Prison on Lonskogo Street
Curators have amassed 2,000 items since the museum’s opening in 2009. In addition to World War II propaganda from Nazi and Soviet forces, it holds the personal belongings of political prisoners and detainees—letters, personal documents, and samizdat publications used to prosecute dissidents, artists, and human rights activists in Lviv and its surrounding environs in the 1960s and 1970s. The latter is an ad hoc collection of about 50 items described in the rest of this entry, which includes embroidery, rosaries made out of bread, and other materials created by prisoners serving out lengthy sentences in Siberian labour camps under Brezhnev. Situated within the larger context of the museum-memorial’s holdings, these materials about Lviv’s dissidents is important for understanding the Soviet Union’s treatment of its most intransigent opponents well into the Brezhnev era.
Name of collection
The National Museum-Memorial to the Victims of Occupation “Prison on Lonskogo Street.”
Provenance and cultural activities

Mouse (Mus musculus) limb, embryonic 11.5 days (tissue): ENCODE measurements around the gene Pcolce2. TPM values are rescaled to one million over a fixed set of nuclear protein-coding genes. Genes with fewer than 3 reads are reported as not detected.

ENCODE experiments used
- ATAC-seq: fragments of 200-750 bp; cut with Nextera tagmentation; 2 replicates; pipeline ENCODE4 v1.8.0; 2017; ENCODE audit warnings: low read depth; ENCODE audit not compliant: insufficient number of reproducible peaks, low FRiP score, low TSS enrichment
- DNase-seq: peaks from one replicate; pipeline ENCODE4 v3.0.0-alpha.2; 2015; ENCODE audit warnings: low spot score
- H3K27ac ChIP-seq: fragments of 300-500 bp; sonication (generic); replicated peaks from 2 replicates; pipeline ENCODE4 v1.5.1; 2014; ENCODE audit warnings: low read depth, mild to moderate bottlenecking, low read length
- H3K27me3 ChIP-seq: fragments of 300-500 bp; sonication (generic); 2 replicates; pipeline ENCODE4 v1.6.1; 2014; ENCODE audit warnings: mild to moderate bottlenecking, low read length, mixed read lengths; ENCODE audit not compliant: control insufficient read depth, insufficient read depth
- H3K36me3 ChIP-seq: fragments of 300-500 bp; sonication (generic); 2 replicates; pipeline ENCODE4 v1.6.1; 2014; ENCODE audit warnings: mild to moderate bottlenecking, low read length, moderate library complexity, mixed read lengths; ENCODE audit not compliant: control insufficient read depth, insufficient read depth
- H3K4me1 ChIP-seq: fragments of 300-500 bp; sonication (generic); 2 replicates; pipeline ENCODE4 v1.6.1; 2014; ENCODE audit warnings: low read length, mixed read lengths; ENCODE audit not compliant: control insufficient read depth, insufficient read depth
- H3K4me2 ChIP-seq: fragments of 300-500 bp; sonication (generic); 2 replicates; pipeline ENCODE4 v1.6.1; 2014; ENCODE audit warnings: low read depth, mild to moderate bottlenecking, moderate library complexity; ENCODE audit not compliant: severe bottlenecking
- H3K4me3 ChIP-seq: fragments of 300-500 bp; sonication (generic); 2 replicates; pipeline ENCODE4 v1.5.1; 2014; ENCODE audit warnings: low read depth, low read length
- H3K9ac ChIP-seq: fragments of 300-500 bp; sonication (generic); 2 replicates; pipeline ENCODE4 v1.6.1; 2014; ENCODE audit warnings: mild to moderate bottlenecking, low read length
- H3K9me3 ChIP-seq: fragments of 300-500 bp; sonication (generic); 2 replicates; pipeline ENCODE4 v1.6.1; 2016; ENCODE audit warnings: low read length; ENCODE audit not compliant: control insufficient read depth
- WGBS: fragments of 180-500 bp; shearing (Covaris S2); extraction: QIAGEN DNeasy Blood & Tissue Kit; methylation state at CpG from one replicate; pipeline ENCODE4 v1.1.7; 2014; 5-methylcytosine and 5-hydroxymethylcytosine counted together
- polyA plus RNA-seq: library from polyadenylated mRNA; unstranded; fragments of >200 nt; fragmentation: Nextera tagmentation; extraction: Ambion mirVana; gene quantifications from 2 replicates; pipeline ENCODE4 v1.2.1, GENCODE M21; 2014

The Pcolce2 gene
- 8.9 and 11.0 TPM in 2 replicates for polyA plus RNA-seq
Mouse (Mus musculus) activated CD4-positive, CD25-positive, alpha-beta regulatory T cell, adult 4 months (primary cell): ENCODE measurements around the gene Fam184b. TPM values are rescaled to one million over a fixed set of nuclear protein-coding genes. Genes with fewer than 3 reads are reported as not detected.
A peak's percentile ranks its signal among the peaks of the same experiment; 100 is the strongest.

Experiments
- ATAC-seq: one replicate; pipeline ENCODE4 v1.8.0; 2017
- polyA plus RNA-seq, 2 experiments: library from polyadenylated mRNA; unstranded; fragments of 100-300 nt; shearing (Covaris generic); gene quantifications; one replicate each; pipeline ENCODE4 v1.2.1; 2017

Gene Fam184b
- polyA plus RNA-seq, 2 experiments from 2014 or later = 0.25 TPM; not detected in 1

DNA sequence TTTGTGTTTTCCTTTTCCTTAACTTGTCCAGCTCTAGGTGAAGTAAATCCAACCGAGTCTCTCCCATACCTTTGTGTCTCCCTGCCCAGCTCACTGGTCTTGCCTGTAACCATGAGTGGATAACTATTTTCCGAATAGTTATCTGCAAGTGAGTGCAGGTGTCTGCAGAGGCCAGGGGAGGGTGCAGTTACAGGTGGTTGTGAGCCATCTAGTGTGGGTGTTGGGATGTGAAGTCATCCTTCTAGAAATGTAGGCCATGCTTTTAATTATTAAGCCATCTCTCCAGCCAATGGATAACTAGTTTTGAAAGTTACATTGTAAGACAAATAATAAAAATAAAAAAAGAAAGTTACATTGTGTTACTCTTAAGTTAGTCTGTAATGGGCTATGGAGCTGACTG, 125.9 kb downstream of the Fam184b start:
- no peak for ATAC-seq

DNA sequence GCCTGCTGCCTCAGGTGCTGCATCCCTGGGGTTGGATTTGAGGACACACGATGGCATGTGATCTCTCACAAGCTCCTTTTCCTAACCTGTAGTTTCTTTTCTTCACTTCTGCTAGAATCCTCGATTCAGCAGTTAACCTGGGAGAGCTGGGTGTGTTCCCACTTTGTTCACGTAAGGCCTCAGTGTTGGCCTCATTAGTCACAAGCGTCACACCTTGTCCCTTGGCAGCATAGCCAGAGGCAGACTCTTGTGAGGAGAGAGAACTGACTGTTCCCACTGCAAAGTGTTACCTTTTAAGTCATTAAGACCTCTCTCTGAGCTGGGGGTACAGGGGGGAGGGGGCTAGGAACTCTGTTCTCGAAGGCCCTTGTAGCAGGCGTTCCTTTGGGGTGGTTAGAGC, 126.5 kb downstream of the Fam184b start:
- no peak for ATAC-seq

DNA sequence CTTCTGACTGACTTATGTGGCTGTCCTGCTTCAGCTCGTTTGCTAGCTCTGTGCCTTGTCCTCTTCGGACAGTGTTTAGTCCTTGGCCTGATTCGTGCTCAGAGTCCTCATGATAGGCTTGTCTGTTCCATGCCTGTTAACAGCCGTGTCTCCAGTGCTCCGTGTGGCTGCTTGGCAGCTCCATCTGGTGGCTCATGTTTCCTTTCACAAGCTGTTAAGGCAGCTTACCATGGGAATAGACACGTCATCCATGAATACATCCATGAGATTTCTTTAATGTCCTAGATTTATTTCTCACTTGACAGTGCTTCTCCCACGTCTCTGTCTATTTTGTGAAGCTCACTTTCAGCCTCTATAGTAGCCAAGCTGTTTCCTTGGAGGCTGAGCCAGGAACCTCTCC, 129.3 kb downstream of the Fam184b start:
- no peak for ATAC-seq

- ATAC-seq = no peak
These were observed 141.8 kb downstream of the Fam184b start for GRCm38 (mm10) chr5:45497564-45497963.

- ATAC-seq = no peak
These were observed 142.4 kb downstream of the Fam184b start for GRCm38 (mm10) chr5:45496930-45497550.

This museum-memorial’s archival fond was started from scratch in 2009, once the prison was designated officially a national museum-memorial. Due to the site’s historical significance, particularly the mass execution of prisoners that took place there in 1941, the founders argued that it was a necessary reminder of the brute force used by the Soviets, and other occupiers, to assert power in the western borderlands. Remembering the past crimes, especially those committed in the service of Soviet communism, was essential, in their view, for helping future generations of Ukrainians avoid repeating the tragedies of totalitarianism. The museum has a clear stake in Ukraine’s contemporary memory politics, which are particularly fraught given the ongoing war in eastern Ukraine and conflicting viewpoints within Ukrainian society about the legacies of communism. The permanent exhibition highlights the brutality of totalitarian regimes more generally, while rotating exhibits underscore the continuities between present and past struggles.